A few years later, in the summer of 1963, the singing duo of Jan & Dean (with help from the Beach Boys' Brian Wilson) topped the charts with "Surf City," and at the end of the year they scored another top ten hit with "Drag City." Looking to follow up their success with another single based on the familiar drag-racing theme, Jan Berry teamed with Roger Christian, a disc jockey turned songwriter who had co-written similarly themed Beach Boys car songs such as "Little Deuce Coupe." Christian came up with the idea for writing a song about a "dead man's curve" and structuring it as a narrative of a drag race:

I thought someone ought to write a song about Dead Man's Curve. I said, "Well, we ought to make it into a race," because Jan and I were really into racing. Every Saturday night we'd meet and go to Sunset and Vine . . . and we'd race. I had a Jaguar XKE, and Jan had a Stingray — the same cars that are in the song.

Jan Berry and Roger Christian turned their real-life experiences (Berry figured he "raced several hundred times on Sunset") into lyrics about a drag race and its tragic aftermath, and Jan & Dean scored another top ten hit with their version of "Dead Man's Curve," which reached #8 on the Billboard chart in April 1964:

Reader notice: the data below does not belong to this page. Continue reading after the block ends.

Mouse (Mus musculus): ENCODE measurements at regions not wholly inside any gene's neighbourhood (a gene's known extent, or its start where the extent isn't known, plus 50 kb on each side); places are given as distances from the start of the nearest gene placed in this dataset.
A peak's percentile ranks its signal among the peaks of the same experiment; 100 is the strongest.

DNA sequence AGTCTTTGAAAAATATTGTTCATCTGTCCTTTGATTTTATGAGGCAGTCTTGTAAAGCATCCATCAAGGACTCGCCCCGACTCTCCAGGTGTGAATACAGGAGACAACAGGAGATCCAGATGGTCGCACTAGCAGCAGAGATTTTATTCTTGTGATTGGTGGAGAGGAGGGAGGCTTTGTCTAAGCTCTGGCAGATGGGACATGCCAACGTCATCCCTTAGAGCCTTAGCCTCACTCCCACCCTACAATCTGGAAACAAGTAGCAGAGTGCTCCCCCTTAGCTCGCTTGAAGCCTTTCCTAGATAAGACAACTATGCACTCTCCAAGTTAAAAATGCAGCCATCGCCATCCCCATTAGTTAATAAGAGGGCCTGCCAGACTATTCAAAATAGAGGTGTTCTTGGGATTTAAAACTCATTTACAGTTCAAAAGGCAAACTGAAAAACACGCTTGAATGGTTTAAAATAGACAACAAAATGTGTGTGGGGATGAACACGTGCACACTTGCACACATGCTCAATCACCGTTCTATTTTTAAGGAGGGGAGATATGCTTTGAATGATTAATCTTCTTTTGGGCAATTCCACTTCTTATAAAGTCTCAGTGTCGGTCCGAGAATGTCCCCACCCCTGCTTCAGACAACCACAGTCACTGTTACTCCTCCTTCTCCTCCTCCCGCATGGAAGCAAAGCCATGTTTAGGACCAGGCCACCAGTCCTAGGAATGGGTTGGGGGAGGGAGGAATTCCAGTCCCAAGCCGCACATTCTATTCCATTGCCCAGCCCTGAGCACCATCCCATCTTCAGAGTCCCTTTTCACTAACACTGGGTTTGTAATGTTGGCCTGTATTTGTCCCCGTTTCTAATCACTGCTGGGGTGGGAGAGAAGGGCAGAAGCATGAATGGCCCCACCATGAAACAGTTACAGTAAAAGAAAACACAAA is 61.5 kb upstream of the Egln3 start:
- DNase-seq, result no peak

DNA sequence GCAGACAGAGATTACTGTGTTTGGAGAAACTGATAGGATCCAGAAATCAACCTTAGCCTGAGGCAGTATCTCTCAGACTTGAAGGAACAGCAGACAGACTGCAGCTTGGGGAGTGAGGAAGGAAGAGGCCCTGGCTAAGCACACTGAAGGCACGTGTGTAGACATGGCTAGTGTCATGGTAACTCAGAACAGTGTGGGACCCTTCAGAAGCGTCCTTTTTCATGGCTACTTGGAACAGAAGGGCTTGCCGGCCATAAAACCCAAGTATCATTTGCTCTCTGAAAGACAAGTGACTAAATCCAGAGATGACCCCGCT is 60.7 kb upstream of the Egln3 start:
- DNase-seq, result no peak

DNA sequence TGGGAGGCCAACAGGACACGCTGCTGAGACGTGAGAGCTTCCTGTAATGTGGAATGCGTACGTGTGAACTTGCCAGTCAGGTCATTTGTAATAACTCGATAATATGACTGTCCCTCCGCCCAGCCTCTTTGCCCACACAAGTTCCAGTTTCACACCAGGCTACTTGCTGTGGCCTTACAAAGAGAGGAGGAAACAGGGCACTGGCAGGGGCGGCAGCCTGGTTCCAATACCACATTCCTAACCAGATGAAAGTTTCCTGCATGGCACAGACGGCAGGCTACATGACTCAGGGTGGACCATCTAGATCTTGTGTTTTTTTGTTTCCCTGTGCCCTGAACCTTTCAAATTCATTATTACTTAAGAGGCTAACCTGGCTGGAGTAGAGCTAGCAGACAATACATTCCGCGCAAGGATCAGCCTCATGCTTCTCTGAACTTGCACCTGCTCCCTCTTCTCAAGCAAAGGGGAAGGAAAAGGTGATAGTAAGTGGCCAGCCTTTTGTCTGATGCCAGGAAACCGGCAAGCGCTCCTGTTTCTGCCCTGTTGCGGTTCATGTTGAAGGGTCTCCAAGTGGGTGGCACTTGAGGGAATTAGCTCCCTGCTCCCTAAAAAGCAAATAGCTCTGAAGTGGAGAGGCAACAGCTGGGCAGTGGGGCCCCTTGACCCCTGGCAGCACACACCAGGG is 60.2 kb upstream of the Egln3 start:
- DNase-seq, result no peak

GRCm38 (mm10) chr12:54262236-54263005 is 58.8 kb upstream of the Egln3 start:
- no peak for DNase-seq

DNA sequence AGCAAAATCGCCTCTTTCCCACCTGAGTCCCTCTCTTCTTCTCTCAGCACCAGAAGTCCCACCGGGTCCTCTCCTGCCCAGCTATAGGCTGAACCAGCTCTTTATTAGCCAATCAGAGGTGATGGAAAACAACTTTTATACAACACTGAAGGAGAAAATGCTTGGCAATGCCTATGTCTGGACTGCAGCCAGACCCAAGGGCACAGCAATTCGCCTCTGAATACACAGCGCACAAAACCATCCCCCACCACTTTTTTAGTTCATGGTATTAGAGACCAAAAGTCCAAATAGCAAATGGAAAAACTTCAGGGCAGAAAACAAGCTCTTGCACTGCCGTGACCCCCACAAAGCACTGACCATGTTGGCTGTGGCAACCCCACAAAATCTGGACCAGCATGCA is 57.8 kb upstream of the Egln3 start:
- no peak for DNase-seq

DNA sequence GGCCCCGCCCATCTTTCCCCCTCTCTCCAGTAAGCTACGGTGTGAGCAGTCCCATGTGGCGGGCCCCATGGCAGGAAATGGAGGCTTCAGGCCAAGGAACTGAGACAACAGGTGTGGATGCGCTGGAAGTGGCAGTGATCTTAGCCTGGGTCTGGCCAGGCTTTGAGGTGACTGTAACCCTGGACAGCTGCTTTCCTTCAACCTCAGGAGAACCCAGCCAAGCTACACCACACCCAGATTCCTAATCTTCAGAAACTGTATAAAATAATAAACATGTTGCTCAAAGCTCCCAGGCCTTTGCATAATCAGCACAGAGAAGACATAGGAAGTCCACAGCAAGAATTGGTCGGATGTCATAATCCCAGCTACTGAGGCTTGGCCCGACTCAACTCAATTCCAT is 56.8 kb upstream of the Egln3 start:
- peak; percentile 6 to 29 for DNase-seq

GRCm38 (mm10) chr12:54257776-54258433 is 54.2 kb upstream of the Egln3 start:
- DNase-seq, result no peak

I was cruisin' in my Stingray late one night
when an XKE pulled up on the right
and rolled down the window of his shiny new Jag
and challenged me then and there to a drag.
I said, "You're on, buddy, my mill's runnin' fine.
Let's come off the line, now, at Sunset and Vine.
But I'll go you one better if you've got the nerve.
Let's race all the way to
Dead Man's Curve."

Dead Man's Curve, it's no place to play.
Dead Man's Curve, you must keep away.
Dead Man's Curve, I can hear 'em say:
"Won't come back from Dead Man's Curve."

The street was deserted late Friday night;
we were buggin' each other while we sat out the light.
We both popped the clutch when the light turned green;
you shoulda heard the whine from my screamin' machine.
I flew past LaBrea, Schwab's, and Crescent Heights,
and all the Jag could see were my six taillights.
He passed me at Doheny then I started to swerve,
But I pulled her out and there we were at
Dead Man's Curve.

Rather then setting their fictional drag race at the site of the real "dead man's curve," however, Jan Berry and Roger Christian placed it more to the east — from Hollywood down the Sunset Strip, the portion of Sunset Blvd. between Hollywood and Beverly Hills (bordered by Crescent Heights Boulevard and Doheny Drive) — in order to incorporate the names of locations more familiar to audiences outside of southern California, such as the famous intersection of Hollywood and Vine, home to the distinctive Capitol Records tower, and Schwab's drug store, where apocryphal Hollywood legend proclaimed that a teenage Lana Turner was discovered sipping a soda. (A race running the route described in the song, from Hollywood and Vine to Sunset and Doheny, would have covered 4.5 miles; extended to the real "dead man's curve" near UCLA, it would have been a drag of 8.7 miles.)